The biggest sports broadcasters on the air are often richer and more famous than many of the athletes who play in the games they call. For example, CelebrityNetWorth.com reports that Bob Costas is worth $50 million and earns an annual salary of $7 million. But if you land a broadcasting gig, it’s more likely you’ll take home in the neighborhood of $57,288, which is the median salary for broadcasters across all sports at all levels.
Median annual salary: $58,379
So you think you’ve got an eye for talent? Or maybe you’ve developed the next can’t-lose “Moneyball”-style scouting formula? Sizing up the next generation of sports superstars is one of the coolest sports management jobs available, and it can pay upwards of $215,000 a year — but only for those earning the biggest salaries at the most well-heeled clubs. The median pay is less than $60,000, but bonuses are often part of the package.
Median annual salary: $61,361
The average salary for an NFL head coach is more than $6 million, according to Forbes. The highest-earning college football head coach, the University of Alabama’s Nick Saban, earned $9.3 million last year, according to Sports Illustrated. Those examples, of course, are the superstars — and they’re merely outliers. The median-earning head coach makes a middle-class salary.
Median annual salary: $72,000
An article from the American Psychological Association explained why this career is in such heavy demand: “From Olympic champions to weekend warriors, athletes of all levels are hiring sport psychologists to give them a mental edge.” Those in the lowest percentile earn just short of $50,000 and the top earners pull in six figures.
Average annual salary: $89,240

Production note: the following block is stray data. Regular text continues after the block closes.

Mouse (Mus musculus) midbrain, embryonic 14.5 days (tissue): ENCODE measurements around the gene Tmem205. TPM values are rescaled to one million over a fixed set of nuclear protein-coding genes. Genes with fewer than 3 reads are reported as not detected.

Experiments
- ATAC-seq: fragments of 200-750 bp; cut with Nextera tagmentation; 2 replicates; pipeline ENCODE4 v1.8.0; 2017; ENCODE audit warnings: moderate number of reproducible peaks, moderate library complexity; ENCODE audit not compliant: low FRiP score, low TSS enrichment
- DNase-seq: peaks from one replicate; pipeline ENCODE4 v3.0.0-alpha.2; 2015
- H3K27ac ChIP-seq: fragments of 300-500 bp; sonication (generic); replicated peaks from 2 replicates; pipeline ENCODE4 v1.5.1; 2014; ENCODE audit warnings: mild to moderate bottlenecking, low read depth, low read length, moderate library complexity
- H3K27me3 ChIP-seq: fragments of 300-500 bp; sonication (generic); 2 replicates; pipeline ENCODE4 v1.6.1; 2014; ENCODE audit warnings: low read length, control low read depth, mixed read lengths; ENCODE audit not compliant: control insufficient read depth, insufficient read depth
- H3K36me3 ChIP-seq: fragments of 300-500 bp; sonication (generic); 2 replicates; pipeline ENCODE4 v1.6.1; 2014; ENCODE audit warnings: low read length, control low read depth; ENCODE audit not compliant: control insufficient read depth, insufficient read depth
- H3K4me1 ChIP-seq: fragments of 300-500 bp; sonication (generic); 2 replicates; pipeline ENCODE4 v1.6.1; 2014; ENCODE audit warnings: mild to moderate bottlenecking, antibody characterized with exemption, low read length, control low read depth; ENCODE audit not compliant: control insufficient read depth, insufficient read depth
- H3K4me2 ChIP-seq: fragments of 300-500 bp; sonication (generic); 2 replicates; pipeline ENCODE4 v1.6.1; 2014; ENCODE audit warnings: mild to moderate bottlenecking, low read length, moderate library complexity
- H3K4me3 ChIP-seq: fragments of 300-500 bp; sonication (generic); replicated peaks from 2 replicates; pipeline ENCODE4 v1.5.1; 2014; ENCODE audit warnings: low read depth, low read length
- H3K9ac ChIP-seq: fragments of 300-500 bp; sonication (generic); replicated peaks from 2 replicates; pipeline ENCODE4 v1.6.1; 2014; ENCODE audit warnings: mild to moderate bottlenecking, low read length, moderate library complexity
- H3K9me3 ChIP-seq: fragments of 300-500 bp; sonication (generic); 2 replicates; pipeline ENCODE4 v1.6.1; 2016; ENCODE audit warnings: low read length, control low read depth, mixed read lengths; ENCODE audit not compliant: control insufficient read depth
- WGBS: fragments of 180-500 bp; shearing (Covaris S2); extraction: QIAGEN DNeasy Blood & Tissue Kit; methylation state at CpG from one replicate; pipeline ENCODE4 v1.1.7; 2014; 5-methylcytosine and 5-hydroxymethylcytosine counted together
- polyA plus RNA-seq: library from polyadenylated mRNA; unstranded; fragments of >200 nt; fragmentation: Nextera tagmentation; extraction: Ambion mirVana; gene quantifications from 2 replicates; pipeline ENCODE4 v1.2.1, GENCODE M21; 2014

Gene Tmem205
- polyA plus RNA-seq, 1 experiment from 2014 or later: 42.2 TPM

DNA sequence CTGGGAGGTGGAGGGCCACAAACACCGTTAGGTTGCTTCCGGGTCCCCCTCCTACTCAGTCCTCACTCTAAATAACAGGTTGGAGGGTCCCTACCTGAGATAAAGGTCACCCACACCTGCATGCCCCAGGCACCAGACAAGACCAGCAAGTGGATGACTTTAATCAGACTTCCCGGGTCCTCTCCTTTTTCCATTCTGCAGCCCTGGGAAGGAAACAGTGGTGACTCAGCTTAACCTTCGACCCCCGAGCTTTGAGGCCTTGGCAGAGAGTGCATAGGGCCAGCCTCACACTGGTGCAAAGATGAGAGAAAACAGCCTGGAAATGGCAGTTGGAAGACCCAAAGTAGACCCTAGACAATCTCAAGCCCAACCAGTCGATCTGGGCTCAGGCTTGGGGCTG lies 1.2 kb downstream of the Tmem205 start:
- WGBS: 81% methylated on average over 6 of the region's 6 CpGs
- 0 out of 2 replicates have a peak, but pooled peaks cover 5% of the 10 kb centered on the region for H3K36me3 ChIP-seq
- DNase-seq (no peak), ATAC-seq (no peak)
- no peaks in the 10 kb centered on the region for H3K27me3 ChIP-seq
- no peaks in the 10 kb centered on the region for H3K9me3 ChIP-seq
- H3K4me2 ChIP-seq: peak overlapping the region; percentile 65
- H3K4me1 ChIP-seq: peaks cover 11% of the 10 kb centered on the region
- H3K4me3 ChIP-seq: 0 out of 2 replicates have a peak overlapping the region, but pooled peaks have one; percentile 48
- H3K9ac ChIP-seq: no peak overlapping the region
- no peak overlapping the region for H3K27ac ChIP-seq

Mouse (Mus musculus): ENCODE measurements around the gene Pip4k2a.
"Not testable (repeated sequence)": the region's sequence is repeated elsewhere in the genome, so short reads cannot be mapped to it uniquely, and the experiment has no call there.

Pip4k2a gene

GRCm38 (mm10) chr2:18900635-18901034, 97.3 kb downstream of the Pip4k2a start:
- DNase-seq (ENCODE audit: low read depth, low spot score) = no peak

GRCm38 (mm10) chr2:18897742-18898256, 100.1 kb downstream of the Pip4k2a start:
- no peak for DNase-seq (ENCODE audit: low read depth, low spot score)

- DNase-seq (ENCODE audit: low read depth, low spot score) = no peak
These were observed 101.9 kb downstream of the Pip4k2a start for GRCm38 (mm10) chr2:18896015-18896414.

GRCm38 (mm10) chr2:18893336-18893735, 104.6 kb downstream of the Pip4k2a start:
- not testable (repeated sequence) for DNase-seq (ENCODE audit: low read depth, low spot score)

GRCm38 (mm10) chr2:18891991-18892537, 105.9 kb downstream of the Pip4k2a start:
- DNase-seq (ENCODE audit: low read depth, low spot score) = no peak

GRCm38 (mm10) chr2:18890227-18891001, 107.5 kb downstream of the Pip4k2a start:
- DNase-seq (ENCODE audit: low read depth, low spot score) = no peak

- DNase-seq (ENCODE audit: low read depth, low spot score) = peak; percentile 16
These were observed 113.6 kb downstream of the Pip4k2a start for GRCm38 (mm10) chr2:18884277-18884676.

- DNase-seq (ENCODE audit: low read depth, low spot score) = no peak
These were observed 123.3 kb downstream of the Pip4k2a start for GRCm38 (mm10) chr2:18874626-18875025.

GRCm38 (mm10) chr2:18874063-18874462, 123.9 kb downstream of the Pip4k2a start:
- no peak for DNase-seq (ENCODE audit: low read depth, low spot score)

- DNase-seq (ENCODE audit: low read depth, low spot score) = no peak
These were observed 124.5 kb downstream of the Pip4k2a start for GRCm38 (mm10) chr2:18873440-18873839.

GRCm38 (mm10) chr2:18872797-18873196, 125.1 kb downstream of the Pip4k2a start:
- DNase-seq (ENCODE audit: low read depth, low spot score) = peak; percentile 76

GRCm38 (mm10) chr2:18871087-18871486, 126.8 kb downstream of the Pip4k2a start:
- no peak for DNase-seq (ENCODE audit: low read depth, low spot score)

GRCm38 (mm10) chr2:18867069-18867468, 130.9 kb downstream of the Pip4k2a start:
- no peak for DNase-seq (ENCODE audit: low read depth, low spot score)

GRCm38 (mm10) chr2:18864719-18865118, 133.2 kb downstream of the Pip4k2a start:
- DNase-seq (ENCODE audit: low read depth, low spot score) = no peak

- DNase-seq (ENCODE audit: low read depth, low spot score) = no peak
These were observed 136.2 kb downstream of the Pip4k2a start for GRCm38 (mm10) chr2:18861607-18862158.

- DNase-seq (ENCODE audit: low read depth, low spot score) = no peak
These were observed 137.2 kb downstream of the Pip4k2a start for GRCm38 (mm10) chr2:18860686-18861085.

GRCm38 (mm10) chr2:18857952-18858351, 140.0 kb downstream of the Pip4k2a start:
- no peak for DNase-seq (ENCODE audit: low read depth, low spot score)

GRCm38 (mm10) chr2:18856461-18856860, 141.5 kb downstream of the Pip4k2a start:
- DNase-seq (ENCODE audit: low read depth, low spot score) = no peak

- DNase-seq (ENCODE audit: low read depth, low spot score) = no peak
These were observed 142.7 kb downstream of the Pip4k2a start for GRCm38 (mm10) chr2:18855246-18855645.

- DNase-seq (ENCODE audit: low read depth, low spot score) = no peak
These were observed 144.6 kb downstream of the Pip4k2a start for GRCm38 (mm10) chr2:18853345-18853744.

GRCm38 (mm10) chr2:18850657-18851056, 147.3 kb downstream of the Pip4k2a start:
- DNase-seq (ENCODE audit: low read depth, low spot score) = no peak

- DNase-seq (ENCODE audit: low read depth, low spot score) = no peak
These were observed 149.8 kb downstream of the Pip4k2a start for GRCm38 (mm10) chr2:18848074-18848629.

If you’re hired as general manager, you can expect to land a contract that pays between $30 million and $35 million over five years — provided your team is the Denver Broncos and you’re two-time Super Bowl champion, nine-time NFL Pro Bowler, Hall of Fame legend and Denver golden child John Elway. If you’re a mere mortal whose number isn’t hanging up in an NFL stadium — and you don’t go to work every day in an NFL stadium — you’re more likely to earn a salary approaching $90,000.
Sports Medicine Doctor
Median annual salary: $183,625
Sports-specific physicians specialize in diagnosing, treating, and recommending specialized care for athletes with sports-related injuries. They might also help create programs designed to prevent injuries and increase player durability. Surgeons who operate on athletes can make much more than a general sports medicine practitioner, but even they can earn well over $200,000 a year.
Median annual salary: N/A
Team owners don’t have median salaries — they gobble up vast sums of cash through multiple revenue streams that range from stadium naming rights and ticket sales to television contracts. According to Forbes, professional team owners all have one thing in common: They’re among the richest people in the world. Microsoft’s 30th employee was Steve Ballmer, who bought the L.A. Clippers in 2014 after retiring from the software giant. He has a net worth of $69 billion and tops the list of the richest owners in sports for six years straight. All told, the 43 professional sports franchise owners who made it onto the most recent Forbes 400 list combine for a collective net worth of $276 billion.
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Information was sourced from BLS.gov, Glassdoor.com and Payscale.com, and is accurate as of Nov. 20, 2020.